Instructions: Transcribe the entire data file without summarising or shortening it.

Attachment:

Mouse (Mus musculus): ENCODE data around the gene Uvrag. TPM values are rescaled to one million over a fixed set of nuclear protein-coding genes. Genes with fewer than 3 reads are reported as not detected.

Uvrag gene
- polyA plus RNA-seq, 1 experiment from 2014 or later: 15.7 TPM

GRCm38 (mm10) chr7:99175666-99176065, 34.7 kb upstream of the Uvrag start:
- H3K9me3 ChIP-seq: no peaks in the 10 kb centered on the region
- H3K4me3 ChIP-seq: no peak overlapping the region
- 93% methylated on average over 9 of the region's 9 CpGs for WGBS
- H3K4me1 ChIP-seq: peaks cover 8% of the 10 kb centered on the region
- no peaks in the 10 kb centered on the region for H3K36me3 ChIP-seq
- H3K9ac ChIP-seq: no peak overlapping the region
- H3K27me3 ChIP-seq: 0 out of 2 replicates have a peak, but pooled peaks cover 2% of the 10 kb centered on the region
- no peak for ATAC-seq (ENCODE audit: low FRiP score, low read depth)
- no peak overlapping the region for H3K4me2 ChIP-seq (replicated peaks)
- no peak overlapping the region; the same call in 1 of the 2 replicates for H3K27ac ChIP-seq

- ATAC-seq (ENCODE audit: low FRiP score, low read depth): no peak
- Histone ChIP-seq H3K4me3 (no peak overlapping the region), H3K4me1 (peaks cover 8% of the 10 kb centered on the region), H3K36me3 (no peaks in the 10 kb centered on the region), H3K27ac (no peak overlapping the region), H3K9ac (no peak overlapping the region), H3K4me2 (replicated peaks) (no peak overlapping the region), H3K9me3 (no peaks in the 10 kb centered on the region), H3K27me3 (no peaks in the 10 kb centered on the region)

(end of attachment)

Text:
Mouse (Mus musculus): ENCODE data around the gene Uvrag. TPM values are rescaled to one million over a fixed set of nuclear protein-coding genes. Genes with fewer than 3 reads are reported as not detected.

Uvrag gene
- polyA plus RNA-seq, 1 experiment from 2014 or later: 15.7 TPM

GRCm38 (mm10) chr7:99175666-99176065, 34.7 kb upstream of the Uvrag start:
- H3K9me3 ChIP-seq: no peaks in the 10 kb centered on the region
- H3K4me3 ChIP-seq: no peak overlapping the region
- 93% methylated on average over 9 of the region's 9 CpGs for WGBS
- H3K4me1 ChIP-seq: peaks cover 8% of the 10 kb centered on the region
- no peaks in the 10 kb centered on the region for H3K36me3 ChIP-seq
- H3K9ac ChIP-seq: no peak overlapping the region
- H3K27me3 ChIP-seq: 0 out of 2 replicates have a peak, but pooled peaks cover 2% of the 10 kb centered on the region
- no peak for ATAC-seq (ENCODE audit: low FRiP score, low read depth)
- no peak overlapping the region for H3K4me2 ChIP-seq (replicated peaks)
- no peak overlapping the region; the same call in 1 of the 2 replicates for H3K27ac ChIP-seq

- ATAC-seq (ENCODE audit: low FRiP score, low read depth): no peak
- Histone ChIP-seq H3K4me3 (no peak overlapping the region), H3K4me1 (peaks cover 8% of the 10 kb centered on the region), H3K36me3 (no peaks in the 10 kb centered on the region), H3K27ac (no peak overlapping the region), H3K9ac (no peak overlapping the region), H3K4me2 (replicated peaks) (no peak overlapping the region), H3K9me3 (no peaks in the 10 kb centered on the region), H3K27me3 (no peaks in the 10 kb centered on the region)